Thursday, January 5, 2012

NewsRight highlights the deep divide in modern journalism: newspaper executives want to be paid, while many newspaper consultants promote aggregation

While the consultants to the "digital first" movement continue to promote aggregation as a way to increase content and reduce cost (especially reduce cost), another segment of the trade are promoting paid content strategies that may interfere with that goal.

Hearst Newspapers today to announced their involvement with NewsRight, the alliance of media companies that have a rather vague mission. Is NewsRight a pseudo-wire service, or a new version of Righthaven? You decide.

“NewsRight’s mission," said NewsRight President and CEO David Westin, "is to make sure consumers continue to benefit from the all the original news reporting they want while ensuring those who republish content do so with integrity.”

“Working with NewsRight benefits digital innovators because they can license news content in their applications quickly and easily; news organizations that provide the content for those applications benefit because they can more efficiently license their content to a broader range of uses; and consumers benefit because they will have assured access to a robust supply of credible news and information in new and exciting ways,” said Mr. Westin.

Sounds like a paid content strategy to me. It does to Poynter's Rick Edmonds, who writes that the whole goal is to "license original news content and collect royalties from aggregators."

The media firms that have signed up are a pretty impressive group: Advance Publications, The Associated Press, Axel Springer Group, A.H.Belo Management Services, Belo Management Services, Business Wire, Community Newspaper Holdings, El Dia, Galveston Newspapers, Gatehouse Media, The Gazette Company, Hearst Newspapers, Journal Communications, Landmark Media Enterprises, The McClatchy Company, Media General, MediaNews Group, Morris Communications, Morris Multimedia, NPG Newspapers, The New York Times Company, Ogden Newspapers, Pioneer Newspapers, Schurz Communications, The E.W. Scripps Company, Stephens Media, Swift Communications, Times Publishing Co. and The Washington Post Company.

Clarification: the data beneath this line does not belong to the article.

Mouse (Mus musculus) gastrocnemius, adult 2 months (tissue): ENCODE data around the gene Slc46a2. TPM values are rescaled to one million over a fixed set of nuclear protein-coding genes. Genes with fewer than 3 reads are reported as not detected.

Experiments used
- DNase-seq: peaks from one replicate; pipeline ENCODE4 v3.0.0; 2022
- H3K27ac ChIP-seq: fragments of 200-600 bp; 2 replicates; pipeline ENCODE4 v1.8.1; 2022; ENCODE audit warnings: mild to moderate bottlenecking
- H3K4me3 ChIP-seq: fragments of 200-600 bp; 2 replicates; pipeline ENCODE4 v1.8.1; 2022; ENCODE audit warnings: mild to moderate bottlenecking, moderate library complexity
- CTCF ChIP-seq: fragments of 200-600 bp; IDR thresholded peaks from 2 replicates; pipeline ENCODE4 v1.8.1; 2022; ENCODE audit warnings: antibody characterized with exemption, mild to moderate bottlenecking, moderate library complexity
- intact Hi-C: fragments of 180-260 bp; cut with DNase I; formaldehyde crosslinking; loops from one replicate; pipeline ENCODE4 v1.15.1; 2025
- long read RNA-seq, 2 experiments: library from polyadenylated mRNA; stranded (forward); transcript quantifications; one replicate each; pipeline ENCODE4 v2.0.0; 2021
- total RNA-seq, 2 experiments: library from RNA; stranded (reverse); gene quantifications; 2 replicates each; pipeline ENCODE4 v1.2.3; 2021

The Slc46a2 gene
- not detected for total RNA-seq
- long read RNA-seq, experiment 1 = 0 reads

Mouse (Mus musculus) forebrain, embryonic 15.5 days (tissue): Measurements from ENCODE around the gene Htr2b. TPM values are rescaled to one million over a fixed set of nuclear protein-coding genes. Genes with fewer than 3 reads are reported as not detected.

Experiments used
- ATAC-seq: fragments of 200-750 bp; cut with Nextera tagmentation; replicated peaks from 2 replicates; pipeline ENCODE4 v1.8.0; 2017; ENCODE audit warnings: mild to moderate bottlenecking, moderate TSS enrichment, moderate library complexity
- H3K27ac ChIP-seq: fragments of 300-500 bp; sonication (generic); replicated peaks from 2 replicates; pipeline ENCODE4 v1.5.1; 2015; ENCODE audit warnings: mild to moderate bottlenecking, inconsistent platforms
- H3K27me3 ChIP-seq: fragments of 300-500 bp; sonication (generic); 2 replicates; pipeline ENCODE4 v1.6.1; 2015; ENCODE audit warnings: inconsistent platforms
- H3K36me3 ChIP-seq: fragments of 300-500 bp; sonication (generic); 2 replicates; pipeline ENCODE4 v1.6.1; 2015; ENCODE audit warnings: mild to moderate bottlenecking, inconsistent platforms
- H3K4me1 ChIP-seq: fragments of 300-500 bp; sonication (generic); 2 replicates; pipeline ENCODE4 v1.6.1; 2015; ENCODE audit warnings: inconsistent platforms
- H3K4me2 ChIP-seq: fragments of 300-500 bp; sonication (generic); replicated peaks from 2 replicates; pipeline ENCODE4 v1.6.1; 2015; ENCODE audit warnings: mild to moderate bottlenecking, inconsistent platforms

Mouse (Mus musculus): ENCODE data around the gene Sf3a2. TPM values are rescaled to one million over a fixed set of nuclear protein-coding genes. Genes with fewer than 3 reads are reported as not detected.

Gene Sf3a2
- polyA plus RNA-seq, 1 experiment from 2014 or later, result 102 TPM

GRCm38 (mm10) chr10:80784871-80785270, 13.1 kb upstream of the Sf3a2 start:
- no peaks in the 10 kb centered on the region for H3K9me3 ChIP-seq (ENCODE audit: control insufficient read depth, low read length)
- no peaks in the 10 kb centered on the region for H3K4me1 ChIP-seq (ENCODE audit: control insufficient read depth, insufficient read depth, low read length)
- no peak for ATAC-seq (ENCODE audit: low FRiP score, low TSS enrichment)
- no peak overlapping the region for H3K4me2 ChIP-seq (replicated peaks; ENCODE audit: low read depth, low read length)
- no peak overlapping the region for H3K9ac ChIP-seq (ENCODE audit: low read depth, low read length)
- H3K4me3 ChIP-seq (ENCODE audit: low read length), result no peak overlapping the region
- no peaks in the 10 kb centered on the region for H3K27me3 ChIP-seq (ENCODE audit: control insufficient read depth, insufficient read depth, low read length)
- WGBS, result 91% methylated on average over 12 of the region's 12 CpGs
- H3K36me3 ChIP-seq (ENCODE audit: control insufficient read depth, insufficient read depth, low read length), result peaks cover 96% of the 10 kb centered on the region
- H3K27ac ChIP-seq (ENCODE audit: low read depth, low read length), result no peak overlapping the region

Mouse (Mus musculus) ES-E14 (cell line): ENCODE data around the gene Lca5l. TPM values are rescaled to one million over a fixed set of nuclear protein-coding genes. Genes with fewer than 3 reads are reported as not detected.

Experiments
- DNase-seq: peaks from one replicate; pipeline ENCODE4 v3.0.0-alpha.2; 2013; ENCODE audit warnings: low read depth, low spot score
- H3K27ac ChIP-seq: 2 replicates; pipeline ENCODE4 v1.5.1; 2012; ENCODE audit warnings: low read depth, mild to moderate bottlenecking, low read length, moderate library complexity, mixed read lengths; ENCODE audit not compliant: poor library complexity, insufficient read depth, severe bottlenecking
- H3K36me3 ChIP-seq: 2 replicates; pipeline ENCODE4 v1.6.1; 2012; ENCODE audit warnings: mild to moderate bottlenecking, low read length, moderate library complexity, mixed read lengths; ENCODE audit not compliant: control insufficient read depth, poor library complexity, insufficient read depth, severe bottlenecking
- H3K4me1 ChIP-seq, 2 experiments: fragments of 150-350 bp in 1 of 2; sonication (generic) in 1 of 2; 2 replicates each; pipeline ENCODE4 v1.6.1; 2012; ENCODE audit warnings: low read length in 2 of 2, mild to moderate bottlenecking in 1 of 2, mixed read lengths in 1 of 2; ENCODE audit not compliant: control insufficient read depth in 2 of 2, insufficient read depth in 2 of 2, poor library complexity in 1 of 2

Don't confuse "Journal Communications" – the company behind the Milwaukee Journal-Sentinel, and a part of NewsRight – for "Journal Register", the company behind "Digital First", and conspicuously missing from this list.

"The news and information companies that have come together to form NewsRight believe strongly in the value of original content and its widespread consumption. But as we help content grow, we also need to uphold accountability and integrity—and that is exactly what NewsRight aims to do,” said Bob Nutting, President and CEO of Ogden Newspapers and Chairman of the Board of NewsRight.

Interesting that both quotes use the word "integrity", no?



Unmentioned in the other stories about NewsRight that I have read is any discussion about the prospects that the new organization has in securing payment from aggregators. Probably because the prospects are zero.

Online aggregators are in no position to be the cash cows for the newspaper industry. Only one company fits that description, and that is Google, and we already know how that story will end. Newspaper publishers who want to go after Google are quick to back down as soon as they are left out of search results, so who exactly are these aggregators who will be targeted? Probably other newspaper companies.

So NewsRight looks a lot like a protection racket to me: join or get targeted. That means that newspaper companies will be the ones paying to play, or playing not to play. But they will be paying.

I've always said that publishers are the easiest people to sell to.

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